MANGALURU/UDUPI: The controversy over college students wearing headscarves in classrooms seems to be escalating rather than seeing a resolution, with another government PU college in Udupi district denying entry to a group of girl students on Thursday.
This comes even as some students of a government PU College in Udupi city are fighting for their ‘constitutional right’ after they were denied entry into classrooms with headscarves. One of them have also moved the High Court over the issue.
On Thursday, a video went viral, which showed Ramakrishna, principal of the Government PU College at Kundapur, closing the gates on 28 hijab-clad students as they tried to enter the campus. The girls have been attending classes with headscarves for long.
‘Different govt colleges cannot have different rules’
Just a day earlier, more than 100 Hindu boys had turned up with saffron shawls to register their protest against Muslim girls wearing the hijab. Following this, local Bharatiya Janata Party MLA Halady Srinivas Shetty, who is also the college development committee president, convened a meeting and strictly told the college principal to stick to the college uniform.
While the girls strongly registered their protest, telling the principal that his ‘act to deny them education’ is wrong and will jeopadise their future as the exams are just two months away, the principal maintained that he was only implementing the MLA’s directives. Meanwhile, the issue has taken a political turn and with different political parties indulging in mud-slinging over the matter.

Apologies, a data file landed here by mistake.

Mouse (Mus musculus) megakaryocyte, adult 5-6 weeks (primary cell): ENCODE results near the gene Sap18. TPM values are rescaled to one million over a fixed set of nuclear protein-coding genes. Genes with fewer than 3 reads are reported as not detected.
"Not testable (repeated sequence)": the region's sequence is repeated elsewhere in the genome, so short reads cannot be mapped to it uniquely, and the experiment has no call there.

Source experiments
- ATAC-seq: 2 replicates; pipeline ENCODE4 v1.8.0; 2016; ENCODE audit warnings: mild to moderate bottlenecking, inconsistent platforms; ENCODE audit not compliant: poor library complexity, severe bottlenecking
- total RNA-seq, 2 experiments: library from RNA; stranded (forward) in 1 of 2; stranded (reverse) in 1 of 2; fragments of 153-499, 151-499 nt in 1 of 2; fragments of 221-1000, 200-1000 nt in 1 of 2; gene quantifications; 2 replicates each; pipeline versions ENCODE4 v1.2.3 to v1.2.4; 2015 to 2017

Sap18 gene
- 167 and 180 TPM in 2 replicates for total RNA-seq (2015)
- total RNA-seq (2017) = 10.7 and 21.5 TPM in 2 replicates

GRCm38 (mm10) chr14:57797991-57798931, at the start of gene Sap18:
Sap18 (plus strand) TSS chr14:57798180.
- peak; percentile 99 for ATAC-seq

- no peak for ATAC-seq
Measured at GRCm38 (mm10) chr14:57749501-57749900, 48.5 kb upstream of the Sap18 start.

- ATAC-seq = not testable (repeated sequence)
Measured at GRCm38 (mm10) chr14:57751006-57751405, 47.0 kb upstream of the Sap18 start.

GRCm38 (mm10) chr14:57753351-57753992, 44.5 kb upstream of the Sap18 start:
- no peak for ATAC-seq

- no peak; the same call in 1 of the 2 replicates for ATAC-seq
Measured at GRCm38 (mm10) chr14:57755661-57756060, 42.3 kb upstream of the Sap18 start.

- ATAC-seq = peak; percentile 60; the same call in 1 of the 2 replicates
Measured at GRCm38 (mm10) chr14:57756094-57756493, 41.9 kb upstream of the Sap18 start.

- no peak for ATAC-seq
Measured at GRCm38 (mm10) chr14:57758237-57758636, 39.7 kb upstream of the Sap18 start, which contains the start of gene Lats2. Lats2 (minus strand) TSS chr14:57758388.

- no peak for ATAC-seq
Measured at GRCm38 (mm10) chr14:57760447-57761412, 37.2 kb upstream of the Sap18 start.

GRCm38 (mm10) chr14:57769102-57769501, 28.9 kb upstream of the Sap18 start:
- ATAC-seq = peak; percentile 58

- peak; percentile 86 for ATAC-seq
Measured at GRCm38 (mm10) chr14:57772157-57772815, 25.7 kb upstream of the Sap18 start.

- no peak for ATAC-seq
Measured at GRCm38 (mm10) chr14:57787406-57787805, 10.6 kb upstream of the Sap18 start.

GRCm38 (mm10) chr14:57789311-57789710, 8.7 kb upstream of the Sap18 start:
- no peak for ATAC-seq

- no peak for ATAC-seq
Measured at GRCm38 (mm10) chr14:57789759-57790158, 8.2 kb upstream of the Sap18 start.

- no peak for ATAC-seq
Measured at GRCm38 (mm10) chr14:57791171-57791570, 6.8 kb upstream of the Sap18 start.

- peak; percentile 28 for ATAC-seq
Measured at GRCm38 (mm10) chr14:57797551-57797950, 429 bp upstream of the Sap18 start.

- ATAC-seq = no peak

The hijab controversy is nothing new to the region where a majority of Muslim women prefer to cover their heads while stepping out of home. A few years ago, the century-old St Agnes College in Mangaluru, a women’s college, had faced protests over a hijab ban, but the issue was amicably resolved. But this time, the controversy got thicker as ruling party MLAs got actively involved in it.
Udupi district in-charge minister S Angara told reporters on Thursday that a high-powered committee, formed to look into the issue, is expected to submit its report soon. Different government colleges cannot have different rules, he stressed.
In the light of the developments, there is a fear that many poor Muslim families may not send their daughters to government colleges. Reacting to the issue, Congress leader and former minister UT Khader noted that since his daughter refused to give up the hijab, he had to send her to a Muslim-run private college, highlighting the predicament of the community.